The list of qualifying nations includes the BRIC countries (Brazil, Russia, India, China), oil-rich nations such as Saudi Arabia and the UAE, wealthy Asian territories such as Hong Kong and South Korea, and some European nations, such as Serbia and Montenegro.

The draft ASP rules propose to subsidize applications from non-profits, intergovernmental organizations, indigenous/tribal groups, and small businesses that provide a “social impact or public benefit” from anywhere in the world.

It also promises subsidies to small businesses located in and owned by people based in several UN-designated economic regions: Small Island Developing States, Least Developed Countries, Economies in Transition, and Developing Economies.

Lists of these countries can be found in this UN document. China, Singapore, South Korea and Hong Kong are among dozens on the “developing economies” list. Russia counts as an “economy in transition” along with a handful of other east European and west Asian nations.

There’s no requirement to have a public benefit or charitable mission to qualify as a “Micro or small sized business from a less-developed economy”, you just need to have fewer than 50 employees, less than $5 million in the bank, and less than $5 million of annual sales (or meet two of those three criteria).

According to my tally, there are 177 distinct territories on the applicable UN lists. The same UN document lists just 36 nations that qualify as “developed” economies.

Because the application fees for the next round are not yet fixed, the discount eligible applicants can get isn’t either. The placeholder text in the current draft says the discount will be in the range of 50% to 85%.

ICANN has previously said that the base fee could be as much as $270,000, so an 85% discount would be worth almost $230,000, reducing the fee to about $40,000. Each applicant would be limited to one gTLD.

Support applicants under any category also have to pass various background screening checks — they can’t be affiliated with another registry, for example — and have to show that paying the full base gTLD application fee would be a “financial hardship”.

This is defined as: “Cost of the subsidized base gTLD application fee ([X%] of the [$X] USD fee) is greater than 20 percent of the organization’s annual revenue”. So, if we assume a discounted fee of $40,000, only companies with revenue under $200,000 would qualify.

The 2012 round’s Applicant Support Program worked a little differently. Applicants could be from anywhere in the world, but they could earn points under the score-based rules by being from a developing nation.

There were only three applicants using the ASP in 2012, and only one — DotKids Foundation, based in Hong Kong and founded by the same businessman who founded DotAsia and currently sits on the ICANN board of directors — ended up qualifying for the cheaper application fee.

For the next round, ICANN has penciled in a Q4 2024 date to start accepting applications for the discount. The application window is expected to close a year later, at least six months before the new gTLD application window opens.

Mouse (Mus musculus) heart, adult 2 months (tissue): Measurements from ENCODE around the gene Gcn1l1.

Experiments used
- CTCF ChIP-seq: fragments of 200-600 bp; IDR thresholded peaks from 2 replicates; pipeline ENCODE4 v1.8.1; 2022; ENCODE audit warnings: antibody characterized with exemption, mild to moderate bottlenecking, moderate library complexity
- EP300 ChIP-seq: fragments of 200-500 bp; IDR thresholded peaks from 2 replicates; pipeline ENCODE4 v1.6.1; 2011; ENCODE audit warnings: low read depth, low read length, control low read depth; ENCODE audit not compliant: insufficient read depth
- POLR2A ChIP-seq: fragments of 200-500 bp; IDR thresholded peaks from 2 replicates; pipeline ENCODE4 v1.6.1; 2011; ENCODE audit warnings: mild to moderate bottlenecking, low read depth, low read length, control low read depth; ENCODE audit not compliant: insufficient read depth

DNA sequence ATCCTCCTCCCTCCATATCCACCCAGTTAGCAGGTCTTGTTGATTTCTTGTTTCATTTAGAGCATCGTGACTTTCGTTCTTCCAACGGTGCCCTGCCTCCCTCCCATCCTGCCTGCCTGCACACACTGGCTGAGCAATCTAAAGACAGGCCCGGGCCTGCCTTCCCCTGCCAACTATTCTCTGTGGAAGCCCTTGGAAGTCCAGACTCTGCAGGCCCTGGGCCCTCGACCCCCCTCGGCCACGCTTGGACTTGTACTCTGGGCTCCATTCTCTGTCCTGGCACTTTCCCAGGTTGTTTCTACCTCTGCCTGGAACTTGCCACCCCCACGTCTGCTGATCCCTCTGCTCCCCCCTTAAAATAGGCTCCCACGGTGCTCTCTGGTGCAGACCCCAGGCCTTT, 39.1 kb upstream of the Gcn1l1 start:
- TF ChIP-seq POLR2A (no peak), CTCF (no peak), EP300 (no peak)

Anyone thinking about trying to game the system should note that ICANN promises that anyone “found to have abused the intent of the program” will be banned from the new gTLD program forever.

The proposed ASP rules are open for comment for 50 days here.

Registry service provider evaluation handbook published

Kevin Murphy, February 12, 2024, Domain Registries

ICANN has released the first draft of its RSP Handbook, the guidelines and questionnaire for registry service providers that want to get pre-approved by the Org ahead of the next new gTLD application round.

The Handbook is aimed at the few dozen companies that offer back-end services to gTLD registries — companies such as GoDaddy, Identity Digital and CentralNic — to guide them through the process of getting approved under the new Registry Service Provider Evaluation Program.

The program was called for by the GNSO community in order to minimize the amount of time-consuming, expensive evaluation work required for each new gTLD application. If a gTLD applicant’s selected RSP has been pre-approved by ICANN, it’s an automatic pass on the technical part of the application.

The new Handbook 1.0 envisages four types of RSP. A “Main RSP” is a full-service provider that looks after all technical aspects of a registry back-end. There are also categories for companies that provide DNS resolution only and DNSSEC services.

A fourth type, the “Proxy RSP”, is aimed primarily at companies that provide secondary registry services in countries that have very restrictive domain licensing rules. That basically means China, and proxies such as ZDNS.

Incumbent gTLD RSPs have a distinct advantage in the Handbook process. If they’re in good standing with ICANN and have complied with their service level agreements for the last six months, they can skip the second, technical part of the evaluation.

Incumbents also get a streamlined process for additional registry services — stuff like name-blocking and registry locks — they wish to offer. If they already offer them in an existing gTLD, they get to skip the full Registry Services Evaluation Process.

The Handbook is a first draft and does not currently include things like fees and dates. It’s not yet open for public comment but you can read the 108-page PDF here.

ICANN expects to launch the pre-evaluation program 18 months before it starts accepting new gTLD applications, so applicants have a list of approved RSPs to choose from. With a Q2 2026 target date for the next application window, that means the RSP program could launch later this year.